There are dangers to this method. Once you are in this vulnerable state, you are open to psychic attacks. These attacks can come from other time travellers when you invade their territory. When you have stopped laughing Experts claim that the most effective tool in psychic attacks is the “Mirror technique”. That is when you hold up a mirror to your attacker and it reflects the bad ju-ju back to the gorgon (or attacker). Sorry, it all went very Clash of Titans on me for a moment.
If that wasn’t bizarre enough for you, it will get weirder- I promise. It was rumoured that after Nikola Tesla’s death in 1943, they found time travel devices in his apartment. From how they describe how it works- it does sound like a device that creates a vortex like worm hole.
That discovery lead to Project Pegasus, a secret government program. It is slightly similar to the film “The Philadelphia experiment”. The difference being, rather than using Military personnel for the experiments, they used children. They claimed that children has an amazing ability to adapt to the rigours of moving back and forth in time.
Despite of all of this, the only definitive proof we have, is a few pictures of a Nicolas Cage’s Civil war look a like and letters found in a coffee shop. The letters are from a time traveller named Dave stuck in the year 2013.
You have to read the whole saga, it is quite funny and reminds me of those letters you would find in the classroom desks in High school. Usually those letters were messages or written conversations that random people answered on paper and shoved back in the desk- like a pre-internet chat room.
The internet is full of stories about time travellers. My favourite one is about Hakan Nordkvist, a man who discovered a time vortex under his sink. One day he went under his sink to fix a leak and was sucked into a time vortex. When he crawled out on the other side, he met his future self. What did he do with all this new information? He took a picture of himself with himself and posted it on Youtube.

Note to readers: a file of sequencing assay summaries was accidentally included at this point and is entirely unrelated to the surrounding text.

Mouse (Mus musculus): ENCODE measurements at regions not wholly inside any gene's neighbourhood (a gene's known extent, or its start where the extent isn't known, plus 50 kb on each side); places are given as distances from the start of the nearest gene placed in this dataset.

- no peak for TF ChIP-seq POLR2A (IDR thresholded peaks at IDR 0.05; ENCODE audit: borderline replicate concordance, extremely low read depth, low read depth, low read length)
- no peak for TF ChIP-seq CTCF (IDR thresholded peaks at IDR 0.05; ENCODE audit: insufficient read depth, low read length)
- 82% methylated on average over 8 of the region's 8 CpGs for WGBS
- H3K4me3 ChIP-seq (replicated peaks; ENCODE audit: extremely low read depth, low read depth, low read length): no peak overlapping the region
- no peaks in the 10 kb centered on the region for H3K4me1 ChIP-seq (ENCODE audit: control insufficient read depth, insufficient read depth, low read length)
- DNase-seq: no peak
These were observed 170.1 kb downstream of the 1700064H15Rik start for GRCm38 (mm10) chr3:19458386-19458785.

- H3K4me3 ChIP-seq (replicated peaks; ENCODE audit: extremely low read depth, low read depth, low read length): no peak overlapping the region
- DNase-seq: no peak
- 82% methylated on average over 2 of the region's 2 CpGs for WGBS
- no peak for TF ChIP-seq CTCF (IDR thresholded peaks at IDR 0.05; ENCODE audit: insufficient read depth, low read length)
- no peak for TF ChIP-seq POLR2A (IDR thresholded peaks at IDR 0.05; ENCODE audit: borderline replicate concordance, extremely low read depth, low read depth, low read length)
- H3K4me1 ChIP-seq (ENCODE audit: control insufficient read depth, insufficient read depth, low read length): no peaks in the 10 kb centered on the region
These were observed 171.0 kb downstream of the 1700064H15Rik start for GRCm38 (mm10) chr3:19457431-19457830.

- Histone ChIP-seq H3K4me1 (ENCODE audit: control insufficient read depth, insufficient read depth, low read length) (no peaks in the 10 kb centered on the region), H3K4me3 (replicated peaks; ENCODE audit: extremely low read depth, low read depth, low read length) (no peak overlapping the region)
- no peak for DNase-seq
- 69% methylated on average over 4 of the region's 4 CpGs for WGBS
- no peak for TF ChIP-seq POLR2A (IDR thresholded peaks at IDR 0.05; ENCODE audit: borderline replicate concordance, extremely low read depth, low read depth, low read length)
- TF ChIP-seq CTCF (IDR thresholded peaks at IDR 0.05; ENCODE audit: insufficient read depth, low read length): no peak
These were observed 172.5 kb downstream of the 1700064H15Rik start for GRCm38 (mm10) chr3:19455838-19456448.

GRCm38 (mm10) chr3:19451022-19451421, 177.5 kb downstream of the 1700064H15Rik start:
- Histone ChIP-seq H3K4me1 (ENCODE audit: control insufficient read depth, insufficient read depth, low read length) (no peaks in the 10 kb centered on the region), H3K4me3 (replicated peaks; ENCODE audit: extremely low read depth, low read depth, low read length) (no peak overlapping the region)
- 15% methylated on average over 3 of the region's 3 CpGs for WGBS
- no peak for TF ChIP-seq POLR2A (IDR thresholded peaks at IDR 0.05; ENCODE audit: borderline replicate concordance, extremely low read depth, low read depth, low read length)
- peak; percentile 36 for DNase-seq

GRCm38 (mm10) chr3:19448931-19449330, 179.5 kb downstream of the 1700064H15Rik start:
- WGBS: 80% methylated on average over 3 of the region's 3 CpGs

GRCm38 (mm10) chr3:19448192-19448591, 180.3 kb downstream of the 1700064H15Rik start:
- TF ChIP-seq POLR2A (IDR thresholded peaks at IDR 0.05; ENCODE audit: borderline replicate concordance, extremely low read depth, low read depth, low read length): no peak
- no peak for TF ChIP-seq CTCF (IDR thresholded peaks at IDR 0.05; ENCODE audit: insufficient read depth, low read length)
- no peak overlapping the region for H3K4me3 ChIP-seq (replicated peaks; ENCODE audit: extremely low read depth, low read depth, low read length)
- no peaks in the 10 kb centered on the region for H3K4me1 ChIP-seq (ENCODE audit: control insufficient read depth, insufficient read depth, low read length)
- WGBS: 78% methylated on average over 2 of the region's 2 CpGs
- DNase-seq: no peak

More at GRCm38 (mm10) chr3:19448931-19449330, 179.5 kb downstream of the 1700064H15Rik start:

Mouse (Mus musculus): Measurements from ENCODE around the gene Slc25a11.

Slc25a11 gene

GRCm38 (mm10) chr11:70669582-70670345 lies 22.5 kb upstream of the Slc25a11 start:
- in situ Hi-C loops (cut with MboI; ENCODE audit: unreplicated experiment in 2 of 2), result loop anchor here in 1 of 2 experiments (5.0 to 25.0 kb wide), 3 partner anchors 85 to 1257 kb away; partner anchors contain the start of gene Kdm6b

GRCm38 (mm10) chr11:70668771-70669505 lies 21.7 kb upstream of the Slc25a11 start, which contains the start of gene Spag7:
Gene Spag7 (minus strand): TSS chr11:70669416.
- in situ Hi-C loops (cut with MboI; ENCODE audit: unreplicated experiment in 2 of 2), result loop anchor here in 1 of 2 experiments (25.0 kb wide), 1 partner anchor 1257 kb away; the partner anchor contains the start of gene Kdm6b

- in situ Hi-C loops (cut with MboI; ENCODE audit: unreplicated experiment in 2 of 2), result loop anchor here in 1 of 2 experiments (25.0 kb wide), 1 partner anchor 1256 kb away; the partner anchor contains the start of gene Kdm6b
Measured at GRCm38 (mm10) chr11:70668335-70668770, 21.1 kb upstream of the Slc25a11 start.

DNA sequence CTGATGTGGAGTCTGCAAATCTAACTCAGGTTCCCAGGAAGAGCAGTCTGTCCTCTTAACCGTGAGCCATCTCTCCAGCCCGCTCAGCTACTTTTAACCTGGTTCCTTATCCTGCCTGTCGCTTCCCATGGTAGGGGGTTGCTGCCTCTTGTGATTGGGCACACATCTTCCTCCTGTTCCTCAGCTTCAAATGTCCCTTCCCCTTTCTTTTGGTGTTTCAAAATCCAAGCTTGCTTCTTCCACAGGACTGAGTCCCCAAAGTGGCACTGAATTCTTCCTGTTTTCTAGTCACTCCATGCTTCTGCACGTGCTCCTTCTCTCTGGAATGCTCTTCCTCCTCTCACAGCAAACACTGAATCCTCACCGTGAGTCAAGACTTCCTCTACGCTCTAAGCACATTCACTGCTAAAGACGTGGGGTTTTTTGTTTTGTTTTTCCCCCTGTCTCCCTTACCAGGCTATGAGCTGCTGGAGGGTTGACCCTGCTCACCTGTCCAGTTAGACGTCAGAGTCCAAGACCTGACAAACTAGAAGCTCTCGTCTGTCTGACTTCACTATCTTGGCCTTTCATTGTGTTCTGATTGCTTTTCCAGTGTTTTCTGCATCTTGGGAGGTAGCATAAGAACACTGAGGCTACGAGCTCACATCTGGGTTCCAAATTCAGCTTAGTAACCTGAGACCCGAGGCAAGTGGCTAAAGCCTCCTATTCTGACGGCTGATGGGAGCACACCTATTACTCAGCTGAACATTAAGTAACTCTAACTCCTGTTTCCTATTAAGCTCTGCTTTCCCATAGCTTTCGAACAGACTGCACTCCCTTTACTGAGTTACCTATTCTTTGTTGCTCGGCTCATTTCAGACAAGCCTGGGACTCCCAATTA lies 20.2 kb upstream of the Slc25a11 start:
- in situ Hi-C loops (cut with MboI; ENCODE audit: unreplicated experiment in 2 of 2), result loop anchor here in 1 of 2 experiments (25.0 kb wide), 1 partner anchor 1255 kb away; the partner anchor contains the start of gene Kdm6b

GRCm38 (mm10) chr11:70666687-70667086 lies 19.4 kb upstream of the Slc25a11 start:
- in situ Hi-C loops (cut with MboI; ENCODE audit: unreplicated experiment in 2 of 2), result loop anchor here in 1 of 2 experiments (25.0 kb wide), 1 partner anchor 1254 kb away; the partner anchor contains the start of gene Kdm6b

I’m still not convinced. We live in a time when we don’t have flux capacitors yet, but we do have photo-shop and the internet. It could be these pictures are of people who travelled from the future with new technology or they could be clever hoaxes. The charm and appeal of them is that we just don’t know for sure.
Whether you believe or not is subjective. If it was possible, clearly we would be the last to know about it. The last thing governments want is time tourists clogging up the system. Other conspiracy theories include governments trying to solve over population by planning a “Terra Nova” like plot and shipping surplus citizens to a prehistoric time line.
For the time being- the likes of you and me are stuck using the Christopher Reeves method of time travel. I’m all for giving it a try. After all what is the worst that could happen? It could work, or if not, you could just fall asleep and have a really weird dream. If you are lucky enough to have it work, here are some tips:
1) Go forward first- The past is loud, smelly and dirty.
2) Don’t get killed or captured- Just remember what happened to Bruce Willis in “12 Monkeys”
3) Watch those pesky modern pennies- they will get you every time.
If I could go back in time I’d probably like the late Victorian or Edwardian era, purely for the dresses! I’ve always loved the fashions of that time, especially the ball gowns so I would have to be part of a wealthy family that lived in a big house and had fabulous parties I think. Lots of fabulous parties, so i could wear lots of fabulous dresses!